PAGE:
Thursday, December 26, 2019

The Women Who Drew My Childhood

Nicole Guerra-Coon is the Assistant Children’s Librarian at the Morrill Memorial Library in Norwood, MA. Look for her column in the December 26, 2019 edition of the Transcript & Bulletin.


When I was about three or four years old, my parents took me to my first movie in a theater - Disney’s “Snow White.” They weren’t sure if I would be able to sit still, or if I would be overwhelmed by the darkness or the sound. But I sat there, completely entranced, for the entire film.  Only when it ended and the lights came up, did I start to sob.  My parents were startled, and as they ushered me out of the theater, they kept reassuring me, “It was just a movie! The witch isn’t real!” But as I sobbed through the parking lot, the adults within earshot burst into laughter as I choked out “I…just...didn’t want it...to end!”


This is a memory that has stayed with me, and I have always thought about it through the lense of storytelling and its universal power.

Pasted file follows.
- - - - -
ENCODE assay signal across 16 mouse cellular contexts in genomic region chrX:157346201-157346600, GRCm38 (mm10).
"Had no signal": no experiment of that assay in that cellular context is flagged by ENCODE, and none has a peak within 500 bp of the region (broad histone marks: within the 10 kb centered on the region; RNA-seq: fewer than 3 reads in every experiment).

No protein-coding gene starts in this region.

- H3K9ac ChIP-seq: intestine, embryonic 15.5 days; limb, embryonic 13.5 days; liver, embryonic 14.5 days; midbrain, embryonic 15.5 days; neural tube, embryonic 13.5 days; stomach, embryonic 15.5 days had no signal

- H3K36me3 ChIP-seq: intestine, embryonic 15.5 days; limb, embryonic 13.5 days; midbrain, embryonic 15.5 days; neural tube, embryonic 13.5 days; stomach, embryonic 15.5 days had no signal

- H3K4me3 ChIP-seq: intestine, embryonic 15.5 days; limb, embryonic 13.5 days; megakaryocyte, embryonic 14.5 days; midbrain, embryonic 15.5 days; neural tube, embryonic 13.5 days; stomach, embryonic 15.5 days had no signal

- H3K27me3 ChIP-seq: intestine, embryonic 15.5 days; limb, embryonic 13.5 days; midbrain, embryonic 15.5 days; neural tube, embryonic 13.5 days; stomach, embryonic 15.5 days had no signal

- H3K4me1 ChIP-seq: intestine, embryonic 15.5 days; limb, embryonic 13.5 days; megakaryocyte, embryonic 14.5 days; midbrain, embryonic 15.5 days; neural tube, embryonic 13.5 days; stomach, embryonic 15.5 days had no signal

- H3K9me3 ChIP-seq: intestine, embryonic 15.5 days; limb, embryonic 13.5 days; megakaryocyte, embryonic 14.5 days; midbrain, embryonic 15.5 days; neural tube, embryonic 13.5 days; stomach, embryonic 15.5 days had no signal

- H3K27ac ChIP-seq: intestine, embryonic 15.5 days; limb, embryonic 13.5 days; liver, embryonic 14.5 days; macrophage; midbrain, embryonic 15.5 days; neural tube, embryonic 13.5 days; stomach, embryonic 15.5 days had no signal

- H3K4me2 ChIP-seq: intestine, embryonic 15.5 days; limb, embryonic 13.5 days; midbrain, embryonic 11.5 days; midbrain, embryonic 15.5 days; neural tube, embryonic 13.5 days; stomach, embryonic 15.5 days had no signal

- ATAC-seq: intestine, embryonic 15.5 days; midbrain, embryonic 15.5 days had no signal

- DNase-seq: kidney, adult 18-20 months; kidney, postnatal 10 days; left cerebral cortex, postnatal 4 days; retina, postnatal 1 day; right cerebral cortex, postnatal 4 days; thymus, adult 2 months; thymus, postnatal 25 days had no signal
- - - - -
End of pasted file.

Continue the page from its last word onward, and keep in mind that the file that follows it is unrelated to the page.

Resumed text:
Thursday, December 12, 2019

A Year in Reading

Kate Tigue is the Head of Youth Services at the Morrill Memorial Library. Read her column in the December 12, 2019 edition of the Transcript and Bulletin. 


I’ve never been big on New Year’s resolutions. I find them a little depressing, knowing I’ll likely never keep them.  I don’t know what it is about the word “resolution” but it has such a negative connotation for me that I always avoid them. I prefer to set goals. Having goals sounds way more positive to me than making resolutions. Goals are things you can work toward, resolutions are things you have to keep.

I am a member of GoodReads, a social media centered around books and reading. When I first joined, I primarily used GoodReads as a way to keep track of the books I’ve read and the titles I wanted to read. But several years ago, GoodReads start challenging it users to a yearly reading goal in January of the new year. Participants can set the number of books they wish to finish reading by the end of December and a member’s homepage will track their progress toward their goal. I’ve set a goal every year since this feature was introduced and mostly met them. This year, I was very ambitious and hoped to read 25 books. I might fall a few short of that goal as I’ve only read 22 and December is halfway over!

Thursday, December 5, 2019

Florida's Carl Hiaasen